Fram and Terra Nova

Fram and Terra Nova (Scott's ship) February 1911

An unexpected meeting of Scott's Terra Nova (background) and Amundsen's Fram in February 1911, Scott was at the winter base on Ross Island and not aboard the ship and so did not meet Amundsen.

Fram and dogs being exercised

Fram and dogs being exercised

Time spent building an effective team and practising pulling the sledges would prove invaluable later on in more extreme conditions.


Framheim - 1911

Framheim - 1911

"Framheim" was the name given to the winter quarters that consisted of the ship Fram, a hut, tents and snow caves where the expeditioners prepared for the attempt on the South Pole.

Framheim - 1911

Framheim - 1911

"Heim" is a Norwegian suffix that is the equivalent of home, "Framheim" was the home of the men centered on the Fram.


Entrance to ice cave at Framheim

Entrance to one of the dug-out facilities in the snow at Framheim

Camp

Camp


Meat tent at Framheim

Meat tent at Framheim

Fresh seal meat was stored in the tent, the snow wall was built to keep the dogs out. Other tents with dried fish for dog food were open but didn't require measures to keep the dogs out. There were 14 tents around the main hut at Framheim . Other tents were used to house the dogs or storage of provisions.

Bjaaland working on a sled

Bjaaland working on a sled in the workshop

The workshop was dug out of the snow around Framheim. Sleds should be as light as possible though not at the expense of their strength.


Inside a dog tent

Inside a dog tent at Framheim

The dogs were sheltered in tents from the winter weather, when out on runs to lay provisions or for the attempt on the South Pole, the dogs have to take their chances out in the open, though conditions were not as bad as in the winter months.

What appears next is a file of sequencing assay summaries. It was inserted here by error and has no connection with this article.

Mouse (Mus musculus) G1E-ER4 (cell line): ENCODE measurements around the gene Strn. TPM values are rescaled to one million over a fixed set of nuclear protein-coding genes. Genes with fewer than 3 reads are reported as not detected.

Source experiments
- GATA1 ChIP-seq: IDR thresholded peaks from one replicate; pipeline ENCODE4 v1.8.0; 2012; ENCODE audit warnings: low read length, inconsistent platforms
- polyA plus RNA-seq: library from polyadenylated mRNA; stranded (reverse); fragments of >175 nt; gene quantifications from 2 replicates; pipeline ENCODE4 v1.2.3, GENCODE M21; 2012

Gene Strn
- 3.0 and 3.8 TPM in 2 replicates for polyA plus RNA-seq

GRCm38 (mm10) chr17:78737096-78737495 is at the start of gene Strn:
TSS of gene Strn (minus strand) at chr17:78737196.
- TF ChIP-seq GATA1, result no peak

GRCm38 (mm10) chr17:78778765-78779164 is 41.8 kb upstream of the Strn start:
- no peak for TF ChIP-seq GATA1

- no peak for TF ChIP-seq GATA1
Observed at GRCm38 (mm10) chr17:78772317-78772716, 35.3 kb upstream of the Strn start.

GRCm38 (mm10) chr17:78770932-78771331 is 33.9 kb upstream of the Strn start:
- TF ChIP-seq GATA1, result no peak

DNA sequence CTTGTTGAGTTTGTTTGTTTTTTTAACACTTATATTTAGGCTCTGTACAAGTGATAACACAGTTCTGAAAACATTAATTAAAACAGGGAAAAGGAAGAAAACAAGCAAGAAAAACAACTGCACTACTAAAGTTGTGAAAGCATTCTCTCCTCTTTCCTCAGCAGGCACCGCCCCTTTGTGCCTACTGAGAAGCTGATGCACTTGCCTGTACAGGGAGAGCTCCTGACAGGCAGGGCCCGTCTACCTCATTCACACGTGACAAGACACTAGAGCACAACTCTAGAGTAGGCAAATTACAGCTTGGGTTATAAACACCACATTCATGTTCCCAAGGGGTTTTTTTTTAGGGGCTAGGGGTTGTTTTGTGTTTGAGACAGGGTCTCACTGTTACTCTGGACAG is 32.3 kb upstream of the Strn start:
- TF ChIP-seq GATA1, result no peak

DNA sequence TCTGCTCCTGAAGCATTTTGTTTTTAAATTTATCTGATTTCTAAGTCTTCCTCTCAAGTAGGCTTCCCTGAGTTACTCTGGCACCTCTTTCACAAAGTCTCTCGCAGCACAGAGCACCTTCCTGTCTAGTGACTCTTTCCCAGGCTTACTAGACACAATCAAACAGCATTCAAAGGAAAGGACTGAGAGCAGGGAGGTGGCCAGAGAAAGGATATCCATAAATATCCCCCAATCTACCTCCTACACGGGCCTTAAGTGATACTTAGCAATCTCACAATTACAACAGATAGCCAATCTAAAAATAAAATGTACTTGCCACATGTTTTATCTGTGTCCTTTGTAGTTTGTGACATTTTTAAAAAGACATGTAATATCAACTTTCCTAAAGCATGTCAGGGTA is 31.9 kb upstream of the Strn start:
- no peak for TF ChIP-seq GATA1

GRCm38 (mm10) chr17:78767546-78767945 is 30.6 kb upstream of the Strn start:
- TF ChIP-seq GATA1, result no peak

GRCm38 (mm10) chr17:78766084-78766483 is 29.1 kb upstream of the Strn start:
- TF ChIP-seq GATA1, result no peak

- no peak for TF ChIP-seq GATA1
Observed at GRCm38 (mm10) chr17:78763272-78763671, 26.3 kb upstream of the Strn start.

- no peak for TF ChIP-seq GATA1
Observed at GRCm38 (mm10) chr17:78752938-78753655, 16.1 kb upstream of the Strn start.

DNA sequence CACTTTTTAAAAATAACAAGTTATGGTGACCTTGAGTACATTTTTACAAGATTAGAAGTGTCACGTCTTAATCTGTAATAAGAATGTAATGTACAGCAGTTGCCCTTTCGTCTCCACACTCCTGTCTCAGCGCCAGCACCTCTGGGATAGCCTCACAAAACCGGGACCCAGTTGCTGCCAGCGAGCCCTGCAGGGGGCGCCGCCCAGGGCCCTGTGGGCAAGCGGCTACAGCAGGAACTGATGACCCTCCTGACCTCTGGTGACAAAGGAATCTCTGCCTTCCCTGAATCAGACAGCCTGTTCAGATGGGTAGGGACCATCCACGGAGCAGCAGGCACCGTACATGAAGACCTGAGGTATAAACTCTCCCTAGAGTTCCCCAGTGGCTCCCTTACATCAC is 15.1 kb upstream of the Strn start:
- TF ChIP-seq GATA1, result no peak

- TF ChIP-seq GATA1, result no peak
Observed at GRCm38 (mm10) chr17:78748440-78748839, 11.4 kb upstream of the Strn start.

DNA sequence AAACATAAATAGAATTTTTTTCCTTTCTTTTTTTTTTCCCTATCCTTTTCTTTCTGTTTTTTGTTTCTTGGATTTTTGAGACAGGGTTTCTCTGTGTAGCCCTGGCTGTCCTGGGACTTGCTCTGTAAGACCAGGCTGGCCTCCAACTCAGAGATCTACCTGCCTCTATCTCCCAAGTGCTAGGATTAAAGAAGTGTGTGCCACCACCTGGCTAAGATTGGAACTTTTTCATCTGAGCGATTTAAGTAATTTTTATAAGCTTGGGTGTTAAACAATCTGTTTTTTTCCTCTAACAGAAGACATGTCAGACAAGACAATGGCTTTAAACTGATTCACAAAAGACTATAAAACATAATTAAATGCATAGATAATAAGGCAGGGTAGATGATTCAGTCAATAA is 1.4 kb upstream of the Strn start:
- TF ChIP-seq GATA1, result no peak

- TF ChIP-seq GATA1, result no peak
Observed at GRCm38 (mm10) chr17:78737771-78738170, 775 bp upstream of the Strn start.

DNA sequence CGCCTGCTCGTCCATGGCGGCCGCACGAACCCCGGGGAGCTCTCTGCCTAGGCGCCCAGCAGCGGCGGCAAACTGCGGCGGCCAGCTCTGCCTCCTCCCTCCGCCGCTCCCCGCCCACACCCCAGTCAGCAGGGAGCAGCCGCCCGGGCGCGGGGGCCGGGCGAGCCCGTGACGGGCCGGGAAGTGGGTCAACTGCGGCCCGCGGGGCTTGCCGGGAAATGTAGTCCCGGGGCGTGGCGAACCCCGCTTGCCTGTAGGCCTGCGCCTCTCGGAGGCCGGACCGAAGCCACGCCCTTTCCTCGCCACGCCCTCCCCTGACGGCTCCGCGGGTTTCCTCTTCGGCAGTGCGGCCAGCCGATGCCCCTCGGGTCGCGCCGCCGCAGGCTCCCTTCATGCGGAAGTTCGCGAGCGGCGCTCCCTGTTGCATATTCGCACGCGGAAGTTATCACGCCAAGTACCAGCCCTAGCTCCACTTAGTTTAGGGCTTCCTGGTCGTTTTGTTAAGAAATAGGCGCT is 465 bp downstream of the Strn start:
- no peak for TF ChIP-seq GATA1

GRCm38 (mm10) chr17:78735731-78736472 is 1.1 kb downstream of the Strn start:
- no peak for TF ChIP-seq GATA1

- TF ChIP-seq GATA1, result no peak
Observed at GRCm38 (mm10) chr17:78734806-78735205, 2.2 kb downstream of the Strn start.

The Fram at the Bay of Whales

The Fram at the Bay of Whales

The Fram spent the winter here and it is where Framheim was established, the closest possible place she could get to the pole.


Fram a fine breeze

Sailing south on the Fram in a fresh breeze

disembarking

A quick way of getting off the ship, a controlled fall/slide


Kristian Prestrud

Kristian Prestrud

Oscar Wisting

Oscar Wisting

Another reason for Amundsen's success was the use of fur clothing based on that used by the Inuit of the north, here demonstrated by two of his team.


Roald Amundsen

Roald Amundsen

Roald Amundsen

Roald Amundsen


Amundsen's route to the Pole

Approximate bird's eye view, drawn from the first telegraphic account of Roald Amundsen's South Pole expedition

Route map showing the routes of Shackleton and Amundsen in the quest for the Pole. Amundsen's team set off from their ship, the Fram where the winter base was named "Framheim". Also shown is the position of Scott's expedition and the route taken by Shackleton in 1908 - 1909 who were at the point the team that had reached the furthest point south. There is no route shown for Scott's team as it was not known at the point when Amundsen's team set off, Scott and his men set off later. The area labeled "Level Surface of Barrier Ice" is now known as the Ross Ice Shelf.

Charting the South Pole

Chart of the immediate surroundings of the South Pole

I like the title of this map, because when you look at it closely, there's nothing there at all apart from the South Pole. The only features on the map are of where there were measurements taken by Amundsen's team to determine their exact position. Only by moving away from the pole and taking sightings was it possible to accurately establish the position and so prove that the pole had been reached. The pole is on a plateau about 10,500 ft above sea level, which was named Haakon VII's Plateau after the then king of Norway.